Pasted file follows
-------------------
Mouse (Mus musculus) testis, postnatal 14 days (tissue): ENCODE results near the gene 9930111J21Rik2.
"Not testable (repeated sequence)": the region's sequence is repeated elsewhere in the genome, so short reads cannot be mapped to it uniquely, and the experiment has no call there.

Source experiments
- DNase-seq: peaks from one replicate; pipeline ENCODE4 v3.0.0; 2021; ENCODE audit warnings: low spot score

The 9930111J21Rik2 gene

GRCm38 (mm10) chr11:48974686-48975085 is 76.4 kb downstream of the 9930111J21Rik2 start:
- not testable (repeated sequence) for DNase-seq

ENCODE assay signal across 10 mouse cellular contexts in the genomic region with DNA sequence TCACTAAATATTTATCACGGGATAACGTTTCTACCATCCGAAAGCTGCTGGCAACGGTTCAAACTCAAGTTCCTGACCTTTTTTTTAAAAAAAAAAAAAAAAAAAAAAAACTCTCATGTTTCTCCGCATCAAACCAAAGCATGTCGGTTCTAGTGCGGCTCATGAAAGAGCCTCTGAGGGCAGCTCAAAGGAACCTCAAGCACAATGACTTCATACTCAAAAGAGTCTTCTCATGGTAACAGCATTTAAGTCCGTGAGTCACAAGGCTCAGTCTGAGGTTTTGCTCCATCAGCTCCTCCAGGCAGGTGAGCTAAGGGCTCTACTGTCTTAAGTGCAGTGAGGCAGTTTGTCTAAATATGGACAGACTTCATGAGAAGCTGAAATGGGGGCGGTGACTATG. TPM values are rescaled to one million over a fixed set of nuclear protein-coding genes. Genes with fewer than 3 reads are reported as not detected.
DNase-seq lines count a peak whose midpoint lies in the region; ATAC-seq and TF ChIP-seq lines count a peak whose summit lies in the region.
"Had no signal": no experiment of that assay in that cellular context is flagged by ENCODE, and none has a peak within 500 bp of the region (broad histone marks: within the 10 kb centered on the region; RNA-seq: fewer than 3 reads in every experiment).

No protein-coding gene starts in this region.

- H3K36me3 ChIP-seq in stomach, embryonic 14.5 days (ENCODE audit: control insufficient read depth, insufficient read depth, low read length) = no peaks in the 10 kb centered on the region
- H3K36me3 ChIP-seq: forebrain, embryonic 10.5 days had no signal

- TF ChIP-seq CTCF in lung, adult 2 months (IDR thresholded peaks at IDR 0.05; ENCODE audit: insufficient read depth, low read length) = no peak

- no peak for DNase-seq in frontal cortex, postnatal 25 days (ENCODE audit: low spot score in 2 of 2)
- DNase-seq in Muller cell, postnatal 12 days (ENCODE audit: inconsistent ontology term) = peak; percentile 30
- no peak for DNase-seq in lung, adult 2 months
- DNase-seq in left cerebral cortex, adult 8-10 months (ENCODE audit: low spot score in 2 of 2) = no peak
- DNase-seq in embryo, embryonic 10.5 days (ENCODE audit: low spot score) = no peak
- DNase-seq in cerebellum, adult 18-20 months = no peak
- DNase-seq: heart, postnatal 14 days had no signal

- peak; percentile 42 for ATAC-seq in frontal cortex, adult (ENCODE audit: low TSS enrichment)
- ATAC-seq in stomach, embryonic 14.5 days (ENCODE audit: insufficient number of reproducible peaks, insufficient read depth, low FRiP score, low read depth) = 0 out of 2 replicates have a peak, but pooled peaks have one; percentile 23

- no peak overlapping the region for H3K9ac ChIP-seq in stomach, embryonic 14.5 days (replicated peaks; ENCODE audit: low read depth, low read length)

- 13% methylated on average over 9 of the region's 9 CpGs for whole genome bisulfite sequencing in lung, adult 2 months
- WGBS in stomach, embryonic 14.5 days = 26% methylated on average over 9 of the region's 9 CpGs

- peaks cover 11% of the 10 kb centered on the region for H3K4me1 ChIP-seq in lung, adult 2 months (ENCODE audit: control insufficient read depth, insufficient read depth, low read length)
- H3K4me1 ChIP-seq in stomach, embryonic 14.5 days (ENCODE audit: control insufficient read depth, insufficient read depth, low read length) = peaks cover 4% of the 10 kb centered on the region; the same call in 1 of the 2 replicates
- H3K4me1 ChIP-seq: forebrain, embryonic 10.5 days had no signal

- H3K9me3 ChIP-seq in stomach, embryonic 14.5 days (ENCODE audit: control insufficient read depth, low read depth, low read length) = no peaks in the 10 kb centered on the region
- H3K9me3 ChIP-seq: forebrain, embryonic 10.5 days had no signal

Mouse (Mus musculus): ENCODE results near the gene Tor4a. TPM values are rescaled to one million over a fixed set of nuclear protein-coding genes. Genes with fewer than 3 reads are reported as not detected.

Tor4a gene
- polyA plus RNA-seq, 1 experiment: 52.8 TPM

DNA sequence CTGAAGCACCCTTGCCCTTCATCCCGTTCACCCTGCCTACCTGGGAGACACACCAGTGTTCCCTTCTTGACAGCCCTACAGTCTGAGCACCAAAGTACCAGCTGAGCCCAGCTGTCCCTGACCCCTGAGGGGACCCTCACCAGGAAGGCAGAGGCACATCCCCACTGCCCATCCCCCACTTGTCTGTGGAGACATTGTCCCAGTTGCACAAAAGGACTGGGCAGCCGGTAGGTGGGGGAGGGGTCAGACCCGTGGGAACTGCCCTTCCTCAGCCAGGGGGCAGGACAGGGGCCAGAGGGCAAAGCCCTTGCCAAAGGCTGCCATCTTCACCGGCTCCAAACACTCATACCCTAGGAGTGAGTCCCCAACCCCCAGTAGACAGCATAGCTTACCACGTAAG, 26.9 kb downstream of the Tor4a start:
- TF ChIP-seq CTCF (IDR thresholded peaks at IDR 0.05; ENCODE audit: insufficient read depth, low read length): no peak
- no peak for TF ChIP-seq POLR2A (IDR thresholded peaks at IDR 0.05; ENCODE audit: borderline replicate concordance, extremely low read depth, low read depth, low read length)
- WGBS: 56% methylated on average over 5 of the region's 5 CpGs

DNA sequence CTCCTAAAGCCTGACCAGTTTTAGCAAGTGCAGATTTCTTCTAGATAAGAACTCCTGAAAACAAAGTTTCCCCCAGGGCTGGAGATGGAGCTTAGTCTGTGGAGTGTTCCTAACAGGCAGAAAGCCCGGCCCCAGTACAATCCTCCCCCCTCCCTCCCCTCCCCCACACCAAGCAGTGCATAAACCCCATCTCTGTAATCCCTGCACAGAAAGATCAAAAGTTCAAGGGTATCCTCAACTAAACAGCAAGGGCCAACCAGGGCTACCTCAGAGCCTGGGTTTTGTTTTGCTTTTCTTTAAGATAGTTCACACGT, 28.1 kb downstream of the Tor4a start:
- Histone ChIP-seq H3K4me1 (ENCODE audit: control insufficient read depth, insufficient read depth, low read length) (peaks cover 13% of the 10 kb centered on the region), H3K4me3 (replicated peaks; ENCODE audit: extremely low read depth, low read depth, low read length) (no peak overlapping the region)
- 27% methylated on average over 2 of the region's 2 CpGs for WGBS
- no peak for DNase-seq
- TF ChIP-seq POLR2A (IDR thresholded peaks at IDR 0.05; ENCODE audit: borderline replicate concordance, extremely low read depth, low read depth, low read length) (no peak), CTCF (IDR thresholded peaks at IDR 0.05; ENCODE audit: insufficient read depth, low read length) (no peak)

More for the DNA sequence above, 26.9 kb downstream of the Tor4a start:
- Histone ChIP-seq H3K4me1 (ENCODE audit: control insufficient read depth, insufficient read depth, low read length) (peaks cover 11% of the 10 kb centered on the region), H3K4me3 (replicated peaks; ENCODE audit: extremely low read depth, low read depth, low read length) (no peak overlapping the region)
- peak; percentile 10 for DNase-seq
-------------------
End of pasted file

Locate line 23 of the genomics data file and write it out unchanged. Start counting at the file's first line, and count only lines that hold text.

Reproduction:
- ATAC-seq in stomach, embryonic 14.5 days (ENCODE audit: insufficient number of reproducible peaks, insufficient read depth, low FRiP score, low read depth) = 0 out of 2 replicates have a peak, but pooled peaks have one; percentile 23